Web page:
69 A65T 71 B50T 85 K100RS 54/59 A10SR 69 B44VS 71 A65FS Too much moderation is bad for you.
Must be down to the chickens I have been sacrificing for you.
I appreciate it, so please keep it up. You've also saved me money. I hadn't had time to follow up on it yet but I located an M.D. in Haiti who sells specially processed chicken entrails ("Which doctor?," you might ask...). I was going to buy a batch, puree it, and use it as tire bead lubricant to keep from pinching tubes.
Originally Posted by No Name Man
My two cents on the Slime issue: ... Harder to remove than paint.
One of the reasons I won't use it.
Originally Posted by No Name Man
The feeling of hearing a newly installed tire going hisssss is extremely deflating. I seem to manage to pinch about half of em.
I have just one word for you: Baja No Pinch Tire Tool. And plastics. So, make that two words.
Having the chicken entrails and baby powder situation under control, it's time to turn to other riding matters.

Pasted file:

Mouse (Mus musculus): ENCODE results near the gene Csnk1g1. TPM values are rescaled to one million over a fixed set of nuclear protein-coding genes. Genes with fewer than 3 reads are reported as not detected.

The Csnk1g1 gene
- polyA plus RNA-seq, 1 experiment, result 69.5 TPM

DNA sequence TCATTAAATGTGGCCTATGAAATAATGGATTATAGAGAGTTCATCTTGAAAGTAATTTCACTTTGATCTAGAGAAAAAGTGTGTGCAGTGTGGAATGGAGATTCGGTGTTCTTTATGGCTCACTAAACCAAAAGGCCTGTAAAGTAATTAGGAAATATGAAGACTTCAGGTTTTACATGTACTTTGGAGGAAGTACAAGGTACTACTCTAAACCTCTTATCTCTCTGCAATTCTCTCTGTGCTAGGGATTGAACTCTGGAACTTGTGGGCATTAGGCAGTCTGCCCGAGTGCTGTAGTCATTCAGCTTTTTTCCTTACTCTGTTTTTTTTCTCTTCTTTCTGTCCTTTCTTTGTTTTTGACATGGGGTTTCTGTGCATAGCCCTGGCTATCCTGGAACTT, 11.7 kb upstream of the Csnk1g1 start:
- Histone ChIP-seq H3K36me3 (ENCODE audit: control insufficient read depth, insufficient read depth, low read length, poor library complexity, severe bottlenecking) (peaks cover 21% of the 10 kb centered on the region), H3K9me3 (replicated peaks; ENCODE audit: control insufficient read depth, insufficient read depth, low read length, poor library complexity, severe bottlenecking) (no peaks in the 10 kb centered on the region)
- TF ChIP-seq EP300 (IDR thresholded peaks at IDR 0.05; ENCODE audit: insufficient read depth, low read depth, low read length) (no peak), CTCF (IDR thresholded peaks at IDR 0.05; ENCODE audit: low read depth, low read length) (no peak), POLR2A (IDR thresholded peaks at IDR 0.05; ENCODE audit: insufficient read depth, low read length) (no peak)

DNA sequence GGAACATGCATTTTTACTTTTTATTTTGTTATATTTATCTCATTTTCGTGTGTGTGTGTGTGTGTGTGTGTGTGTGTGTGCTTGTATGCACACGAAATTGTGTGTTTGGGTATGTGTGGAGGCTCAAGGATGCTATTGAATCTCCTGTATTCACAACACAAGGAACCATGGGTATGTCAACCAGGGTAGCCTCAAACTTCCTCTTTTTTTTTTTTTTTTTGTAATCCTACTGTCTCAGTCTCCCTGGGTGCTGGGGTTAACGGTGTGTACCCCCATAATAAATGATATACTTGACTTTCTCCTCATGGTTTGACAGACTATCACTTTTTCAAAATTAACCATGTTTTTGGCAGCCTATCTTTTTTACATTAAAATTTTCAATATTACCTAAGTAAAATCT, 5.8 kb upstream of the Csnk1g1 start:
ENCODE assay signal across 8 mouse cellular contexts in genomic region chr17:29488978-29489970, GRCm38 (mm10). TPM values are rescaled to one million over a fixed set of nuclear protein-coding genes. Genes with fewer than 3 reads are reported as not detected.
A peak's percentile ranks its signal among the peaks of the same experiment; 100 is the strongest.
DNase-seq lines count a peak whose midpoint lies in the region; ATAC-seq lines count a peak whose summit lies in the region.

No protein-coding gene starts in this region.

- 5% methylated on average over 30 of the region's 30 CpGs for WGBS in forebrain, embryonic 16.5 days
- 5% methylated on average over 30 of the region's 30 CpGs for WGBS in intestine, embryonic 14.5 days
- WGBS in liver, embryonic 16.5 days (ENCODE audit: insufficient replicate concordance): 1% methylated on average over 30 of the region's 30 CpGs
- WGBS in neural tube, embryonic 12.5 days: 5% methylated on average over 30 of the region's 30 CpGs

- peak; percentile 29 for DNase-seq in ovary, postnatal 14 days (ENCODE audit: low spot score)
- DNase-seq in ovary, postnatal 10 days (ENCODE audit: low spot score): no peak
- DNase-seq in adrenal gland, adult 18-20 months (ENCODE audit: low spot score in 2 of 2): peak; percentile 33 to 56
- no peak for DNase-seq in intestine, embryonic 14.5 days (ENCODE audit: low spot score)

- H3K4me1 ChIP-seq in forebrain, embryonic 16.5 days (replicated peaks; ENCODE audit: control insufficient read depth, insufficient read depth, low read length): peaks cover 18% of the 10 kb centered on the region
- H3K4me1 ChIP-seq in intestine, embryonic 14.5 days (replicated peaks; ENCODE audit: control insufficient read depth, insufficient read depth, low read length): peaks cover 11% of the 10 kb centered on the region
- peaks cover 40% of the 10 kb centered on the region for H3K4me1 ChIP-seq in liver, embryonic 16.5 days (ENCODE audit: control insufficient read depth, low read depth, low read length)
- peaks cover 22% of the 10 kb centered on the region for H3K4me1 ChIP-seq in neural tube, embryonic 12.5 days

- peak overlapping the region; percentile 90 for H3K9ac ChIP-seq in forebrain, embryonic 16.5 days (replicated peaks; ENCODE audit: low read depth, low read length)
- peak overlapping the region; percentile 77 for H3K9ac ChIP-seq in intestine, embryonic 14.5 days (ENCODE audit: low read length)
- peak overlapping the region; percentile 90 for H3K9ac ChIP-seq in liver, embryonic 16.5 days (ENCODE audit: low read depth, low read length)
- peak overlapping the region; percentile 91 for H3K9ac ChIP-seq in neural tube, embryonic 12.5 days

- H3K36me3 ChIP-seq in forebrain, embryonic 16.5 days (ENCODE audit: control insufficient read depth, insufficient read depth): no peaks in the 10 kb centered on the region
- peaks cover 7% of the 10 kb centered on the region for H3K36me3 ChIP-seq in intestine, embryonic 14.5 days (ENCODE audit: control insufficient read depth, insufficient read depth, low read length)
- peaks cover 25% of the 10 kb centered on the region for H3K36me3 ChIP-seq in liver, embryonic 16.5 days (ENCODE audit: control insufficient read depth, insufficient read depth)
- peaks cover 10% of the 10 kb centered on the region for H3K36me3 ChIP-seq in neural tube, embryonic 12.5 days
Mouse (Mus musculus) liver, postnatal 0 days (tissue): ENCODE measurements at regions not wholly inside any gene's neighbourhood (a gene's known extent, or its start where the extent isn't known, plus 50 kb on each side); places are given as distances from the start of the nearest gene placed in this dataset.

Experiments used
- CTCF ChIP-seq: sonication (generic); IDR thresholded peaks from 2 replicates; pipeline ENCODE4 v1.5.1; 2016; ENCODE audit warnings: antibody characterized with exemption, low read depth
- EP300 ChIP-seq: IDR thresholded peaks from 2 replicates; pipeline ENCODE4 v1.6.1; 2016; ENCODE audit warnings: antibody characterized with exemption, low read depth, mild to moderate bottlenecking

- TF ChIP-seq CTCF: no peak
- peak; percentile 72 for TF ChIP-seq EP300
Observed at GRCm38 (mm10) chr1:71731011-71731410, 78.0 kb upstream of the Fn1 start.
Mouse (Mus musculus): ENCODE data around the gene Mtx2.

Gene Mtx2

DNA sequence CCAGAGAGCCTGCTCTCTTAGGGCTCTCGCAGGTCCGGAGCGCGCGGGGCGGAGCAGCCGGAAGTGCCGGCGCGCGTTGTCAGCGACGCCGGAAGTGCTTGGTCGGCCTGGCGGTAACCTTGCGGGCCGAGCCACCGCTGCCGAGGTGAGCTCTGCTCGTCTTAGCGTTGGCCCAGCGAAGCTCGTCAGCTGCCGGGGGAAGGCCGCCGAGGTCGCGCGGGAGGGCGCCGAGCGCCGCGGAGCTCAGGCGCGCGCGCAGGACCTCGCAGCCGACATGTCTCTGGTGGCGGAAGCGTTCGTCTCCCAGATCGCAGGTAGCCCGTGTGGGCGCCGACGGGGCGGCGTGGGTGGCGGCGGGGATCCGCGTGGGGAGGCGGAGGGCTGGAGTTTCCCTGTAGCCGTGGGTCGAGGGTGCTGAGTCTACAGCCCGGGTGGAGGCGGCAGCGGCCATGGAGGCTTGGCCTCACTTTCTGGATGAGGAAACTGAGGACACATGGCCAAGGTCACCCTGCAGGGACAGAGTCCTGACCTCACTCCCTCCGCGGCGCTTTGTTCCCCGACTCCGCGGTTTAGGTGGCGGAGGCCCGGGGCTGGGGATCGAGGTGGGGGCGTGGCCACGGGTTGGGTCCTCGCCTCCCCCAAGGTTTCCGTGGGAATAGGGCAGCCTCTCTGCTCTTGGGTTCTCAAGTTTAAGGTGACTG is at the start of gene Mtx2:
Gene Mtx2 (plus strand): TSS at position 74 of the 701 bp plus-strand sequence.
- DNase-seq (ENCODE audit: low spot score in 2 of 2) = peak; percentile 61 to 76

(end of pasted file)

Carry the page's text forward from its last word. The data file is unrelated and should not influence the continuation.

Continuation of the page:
I realized a birthday is coming up in a month so this would be a good time to create a "gift registry" for motorcycle clothing. So, I've been looking through catalogs trying to decide what to ask my family for. It looks like the most expensive item will be a one-piece Goretex riding suit but I still have to decide on a brand. They're expensive enough that I might have to miss Christmas as well so I'd like to get this right and not be cursing my choice in the rain. Suggestions (based on personal experience)?
All black would, ahem, suit the 'Black Ariel' quite nicely, but I'm afraid there's no choice but to go for something more visible than black.
I had to be away from the Ariel for five days to attend a reception in California, but this gave time for a half-dozen items to arrive.